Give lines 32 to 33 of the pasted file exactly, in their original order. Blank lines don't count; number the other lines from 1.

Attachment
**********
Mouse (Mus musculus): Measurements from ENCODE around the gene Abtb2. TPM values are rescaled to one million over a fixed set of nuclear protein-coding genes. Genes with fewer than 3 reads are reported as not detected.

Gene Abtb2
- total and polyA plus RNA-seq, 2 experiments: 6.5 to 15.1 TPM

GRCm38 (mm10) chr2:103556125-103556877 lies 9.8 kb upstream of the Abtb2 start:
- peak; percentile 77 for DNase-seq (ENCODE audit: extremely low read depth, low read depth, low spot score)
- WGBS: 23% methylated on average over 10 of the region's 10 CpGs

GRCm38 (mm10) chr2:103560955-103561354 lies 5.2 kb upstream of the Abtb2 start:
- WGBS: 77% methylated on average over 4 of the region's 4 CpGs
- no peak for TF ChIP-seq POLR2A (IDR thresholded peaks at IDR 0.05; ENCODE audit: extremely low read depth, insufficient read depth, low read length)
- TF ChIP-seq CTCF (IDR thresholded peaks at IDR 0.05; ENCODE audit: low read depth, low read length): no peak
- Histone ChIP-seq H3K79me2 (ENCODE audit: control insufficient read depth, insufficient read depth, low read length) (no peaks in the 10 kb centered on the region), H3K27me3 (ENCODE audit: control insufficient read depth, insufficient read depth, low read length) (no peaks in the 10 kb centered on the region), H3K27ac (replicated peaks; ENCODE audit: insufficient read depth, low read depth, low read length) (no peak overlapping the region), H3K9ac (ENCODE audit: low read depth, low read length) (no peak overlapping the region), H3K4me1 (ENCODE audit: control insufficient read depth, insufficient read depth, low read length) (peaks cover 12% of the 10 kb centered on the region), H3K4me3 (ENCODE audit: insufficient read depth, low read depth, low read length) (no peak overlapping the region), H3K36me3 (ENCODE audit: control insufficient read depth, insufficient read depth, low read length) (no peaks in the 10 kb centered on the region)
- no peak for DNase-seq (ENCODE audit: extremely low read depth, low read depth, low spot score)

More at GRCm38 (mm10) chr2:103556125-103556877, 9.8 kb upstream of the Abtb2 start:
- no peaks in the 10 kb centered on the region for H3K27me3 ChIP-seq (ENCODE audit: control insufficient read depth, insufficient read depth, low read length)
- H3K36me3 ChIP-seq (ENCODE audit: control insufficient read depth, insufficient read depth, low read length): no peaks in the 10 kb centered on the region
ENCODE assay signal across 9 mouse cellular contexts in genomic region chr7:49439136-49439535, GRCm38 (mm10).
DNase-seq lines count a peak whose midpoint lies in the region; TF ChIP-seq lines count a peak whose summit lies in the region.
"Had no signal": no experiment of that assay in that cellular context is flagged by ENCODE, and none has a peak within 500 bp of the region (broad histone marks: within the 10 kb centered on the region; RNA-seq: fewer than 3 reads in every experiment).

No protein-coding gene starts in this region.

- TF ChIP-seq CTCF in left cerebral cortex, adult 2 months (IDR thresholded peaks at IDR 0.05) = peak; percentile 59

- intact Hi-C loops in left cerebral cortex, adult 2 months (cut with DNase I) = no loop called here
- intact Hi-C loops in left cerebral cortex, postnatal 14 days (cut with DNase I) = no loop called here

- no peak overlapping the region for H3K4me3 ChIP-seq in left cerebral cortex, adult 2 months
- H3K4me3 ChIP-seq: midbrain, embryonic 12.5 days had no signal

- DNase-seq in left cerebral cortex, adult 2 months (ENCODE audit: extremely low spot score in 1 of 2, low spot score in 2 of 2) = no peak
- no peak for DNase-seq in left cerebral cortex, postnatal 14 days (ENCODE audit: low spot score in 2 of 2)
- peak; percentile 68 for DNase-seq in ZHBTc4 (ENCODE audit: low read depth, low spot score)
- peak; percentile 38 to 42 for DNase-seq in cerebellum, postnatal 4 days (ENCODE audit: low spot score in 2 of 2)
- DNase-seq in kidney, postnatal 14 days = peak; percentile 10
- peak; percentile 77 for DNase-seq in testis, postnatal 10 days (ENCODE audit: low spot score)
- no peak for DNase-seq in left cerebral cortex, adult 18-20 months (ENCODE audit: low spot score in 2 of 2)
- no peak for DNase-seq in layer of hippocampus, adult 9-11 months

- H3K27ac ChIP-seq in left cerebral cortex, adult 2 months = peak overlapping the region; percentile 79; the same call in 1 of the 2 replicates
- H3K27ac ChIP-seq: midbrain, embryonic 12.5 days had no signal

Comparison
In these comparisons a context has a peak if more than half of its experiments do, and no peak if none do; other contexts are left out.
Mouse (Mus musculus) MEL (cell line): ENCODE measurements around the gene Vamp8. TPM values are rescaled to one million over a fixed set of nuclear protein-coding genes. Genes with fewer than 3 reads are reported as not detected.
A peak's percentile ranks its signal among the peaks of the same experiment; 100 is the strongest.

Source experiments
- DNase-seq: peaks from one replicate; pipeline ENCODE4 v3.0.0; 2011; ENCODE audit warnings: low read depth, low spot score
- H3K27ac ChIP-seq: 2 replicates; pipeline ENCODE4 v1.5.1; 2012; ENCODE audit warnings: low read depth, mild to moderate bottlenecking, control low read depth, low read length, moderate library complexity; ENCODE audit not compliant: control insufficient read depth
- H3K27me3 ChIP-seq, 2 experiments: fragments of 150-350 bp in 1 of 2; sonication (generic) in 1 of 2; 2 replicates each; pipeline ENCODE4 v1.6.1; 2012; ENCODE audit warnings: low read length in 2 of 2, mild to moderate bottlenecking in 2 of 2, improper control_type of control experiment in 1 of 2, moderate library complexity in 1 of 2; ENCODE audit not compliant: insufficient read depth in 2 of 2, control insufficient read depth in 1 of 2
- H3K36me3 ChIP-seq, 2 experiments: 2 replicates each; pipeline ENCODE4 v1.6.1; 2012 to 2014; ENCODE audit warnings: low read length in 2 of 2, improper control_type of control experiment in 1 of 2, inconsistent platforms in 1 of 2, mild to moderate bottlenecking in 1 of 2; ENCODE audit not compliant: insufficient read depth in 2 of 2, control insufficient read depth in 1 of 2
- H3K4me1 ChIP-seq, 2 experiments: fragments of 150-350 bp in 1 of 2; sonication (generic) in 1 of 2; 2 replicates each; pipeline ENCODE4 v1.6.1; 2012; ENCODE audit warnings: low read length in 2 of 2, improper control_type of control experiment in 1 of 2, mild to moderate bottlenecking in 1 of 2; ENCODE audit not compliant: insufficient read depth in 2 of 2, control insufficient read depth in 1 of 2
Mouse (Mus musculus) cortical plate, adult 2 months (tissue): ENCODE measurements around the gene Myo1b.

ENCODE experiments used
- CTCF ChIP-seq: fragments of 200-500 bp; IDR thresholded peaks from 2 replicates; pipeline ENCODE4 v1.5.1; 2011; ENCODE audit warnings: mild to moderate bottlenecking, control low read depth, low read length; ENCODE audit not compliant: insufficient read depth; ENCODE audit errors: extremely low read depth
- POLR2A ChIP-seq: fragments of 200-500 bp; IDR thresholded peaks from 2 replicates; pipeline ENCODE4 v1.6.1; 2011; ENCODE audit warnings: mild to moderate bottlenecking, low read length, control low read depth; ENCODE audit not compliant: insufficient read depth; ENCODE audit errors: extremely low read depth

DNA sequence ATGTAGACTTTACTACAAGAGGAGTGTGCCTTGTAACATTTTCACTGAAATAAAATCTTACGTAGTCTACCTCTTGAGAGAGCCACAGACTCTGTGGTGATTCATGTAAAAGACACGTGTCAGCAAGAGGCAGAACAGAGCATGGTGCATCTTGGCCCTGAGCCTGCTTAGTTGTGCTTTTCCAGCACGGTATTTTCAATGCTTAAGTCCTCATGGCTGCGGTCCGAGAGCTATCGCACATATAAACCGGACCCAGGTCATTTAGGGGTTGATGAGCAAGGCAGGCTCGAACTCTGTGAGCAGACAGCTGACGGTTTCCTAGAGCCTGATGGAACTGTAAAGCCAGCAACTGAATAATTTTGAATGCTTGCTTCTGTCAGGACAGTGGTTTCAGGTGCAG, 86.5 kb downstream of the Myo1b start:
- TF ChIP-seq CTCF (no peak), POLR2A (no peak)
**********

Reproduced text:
- no peak for DNase-seq in layer of hippocampus, adult 9-11 months

- H3K27ac ChIP-seq in left cerebral cortex, adult 2 months = peak overlapping the region; percentile 79; the same call in 1 of the 2 replicates